Whether it's a chance for a government subsidy or to avoid a tax penalty, Californians were making a last-minute dash to sign up for health coverage ahead of Monday's enrollment deadline under President Barack Obama's signature health care reform law.
Covered California, the state's insurance exchange, reported that more than 1 million people have signed up for individual policies so far, with the final days of open enrollment bringing a surge of interest.
Covered California spokesman Dana Howard said the exchange's website was working normally, unlike the federal government's website, which had a technical problem Monday that prevented new users from creating accounts. Californians who start the process by midnight will have until April 15 to complete their applications.
Although applicants can sign up online at www.coveredca.com or by phone, many were stopping into registration sites hosted by unions and community groups to get face-to-face help.
Michael Carradine, a 20-year-old student studying criminal justice at Sacramento State University, arrived at a registration site hosted by the Service Employees International Union-United Healthcare Workers in Sacramento at 7:30 a.m. with his mother, Natividad Martin. SEIU-UHC, which represents home health care workers, also was hosting an enrollment marathon in Los Angeles.
Carradine said it was important to get a health insurance plan, but admits it was his mother who got him out of bed and encouraged him to get signed up.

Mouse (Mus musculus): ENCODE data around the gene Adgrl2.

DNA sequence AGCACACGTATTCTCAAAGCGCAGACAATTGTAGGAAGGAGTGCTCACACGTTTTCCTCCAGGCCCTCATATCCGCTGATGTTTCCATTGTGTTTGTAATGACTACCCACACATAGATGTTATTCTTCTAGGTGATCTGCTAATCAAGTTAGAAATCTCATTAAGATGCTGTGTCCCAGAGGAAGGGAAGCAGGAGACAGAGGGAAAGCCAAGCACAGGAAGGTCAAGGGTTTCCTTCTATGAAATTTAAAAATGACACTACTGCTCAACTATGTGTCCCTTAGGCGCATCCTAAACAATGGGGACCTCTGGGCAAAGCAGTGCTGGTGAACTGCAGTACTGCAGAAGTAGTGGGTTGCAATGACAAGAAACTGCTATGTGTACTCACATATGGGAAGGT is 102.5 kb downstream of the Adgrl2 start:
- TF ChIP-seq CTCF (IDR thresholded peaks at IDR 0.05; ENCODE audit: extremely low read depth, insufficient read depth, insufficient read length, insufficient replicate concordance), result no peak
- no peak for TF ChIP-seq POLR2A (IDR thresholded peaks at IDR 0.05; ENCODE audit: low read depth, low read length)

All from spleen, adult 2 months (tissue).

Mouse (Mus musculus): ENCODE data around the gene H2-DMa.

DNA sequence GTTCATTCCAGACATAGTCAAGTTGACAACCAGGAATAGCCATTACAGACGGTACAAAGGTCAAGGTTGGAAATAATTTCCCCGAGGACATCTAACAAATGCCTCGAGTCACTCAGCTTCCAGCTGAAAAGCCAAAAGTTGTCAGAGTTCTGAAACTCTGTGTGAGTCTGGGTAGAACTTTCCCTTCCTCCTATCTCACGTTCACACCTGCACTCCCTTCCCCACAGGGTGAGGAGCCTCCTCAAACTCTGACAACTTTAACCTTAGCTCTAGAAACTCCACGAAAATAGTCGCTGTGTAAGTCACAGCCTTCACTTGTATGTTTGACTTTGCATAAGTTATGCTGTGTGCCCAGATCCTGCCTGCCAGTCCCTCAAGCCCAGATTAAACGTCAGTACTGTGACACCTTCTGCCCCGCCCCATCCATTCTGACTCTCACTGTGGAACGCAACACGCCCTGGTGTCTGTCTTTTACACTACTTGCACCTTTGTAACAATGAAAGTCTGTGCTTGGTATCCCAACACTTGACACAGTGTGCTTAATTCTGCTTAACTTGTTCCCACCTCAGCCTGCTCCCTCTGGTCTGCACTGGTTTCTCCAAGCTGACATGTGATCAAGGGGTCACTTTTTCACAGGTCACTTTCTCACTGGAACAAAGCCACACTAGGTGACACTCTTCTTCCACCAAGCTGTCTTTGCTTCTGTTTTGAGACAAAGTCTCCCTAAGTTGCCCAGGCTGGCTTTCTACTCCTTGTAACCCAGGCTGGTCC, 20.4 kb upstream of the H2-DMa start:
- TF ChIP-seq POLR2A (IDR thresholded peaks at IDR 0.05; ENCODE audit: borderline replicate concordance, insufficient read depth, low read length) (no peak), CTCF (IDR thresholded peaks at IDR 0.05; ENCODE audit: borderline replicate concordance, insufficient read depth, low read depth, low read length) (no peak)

``She was like, `We don't want to be fined,''' said Carradine, who enrolled in an Anthem Blue Cross plan with a monthly premium of $106 after subsidies. ``I guess she can feel safer about me driving now.''
Mark Tammes, 57, a violinist with the Sacramento Philharmonic, said he stopped in early Monday after reading about the event in the newspaper. Tammes, who said he doesn't have a computer and had trouble when his girlfriend tried to help him register online, said it was much easier, and faster, to get enrolled in person.
``I really prefer to talk to someone with a pulse,'' Tammes said.
The Sacramento resident selected a Blue Shield plan that will cost him $55 a month after subsidies. He said he is pleased that his out-of-pocket cost for a trip to the doctor's office and generic prescriptions will cost just $3.
Under the federal Affordable Care Act, most people will be required to have insurance or face a tax penalty, which starts as little as $95 per year but builds over time. The law is mainly geared to the uninsured and to people who buy coverage directly from insurance companies. Most Americans in employer plans are not expected to see major changes.
Since Oct. 1, uninsured middle-class Californians have been able to sign up for subsidized private health plans through the state's newly established insurance exchange. Low-income uninsured people are being steered to safety net programs such as Medicaid, known as Medi-Cal in California.
More than 1.1 million Californians who visited the Covered California website were determined to be likely eligible for Medi-Cal, according to the latest official enrollment numbers, released in mid-March.
Armando Olguin, 42, found out he qualified for Medi-Cal, which will provide him with health coverage for the first time in 14 years.
``It's important because we need to go to the doctor and look after our health so we can work and sustain our families,'' said Olguin, who works as a janitor.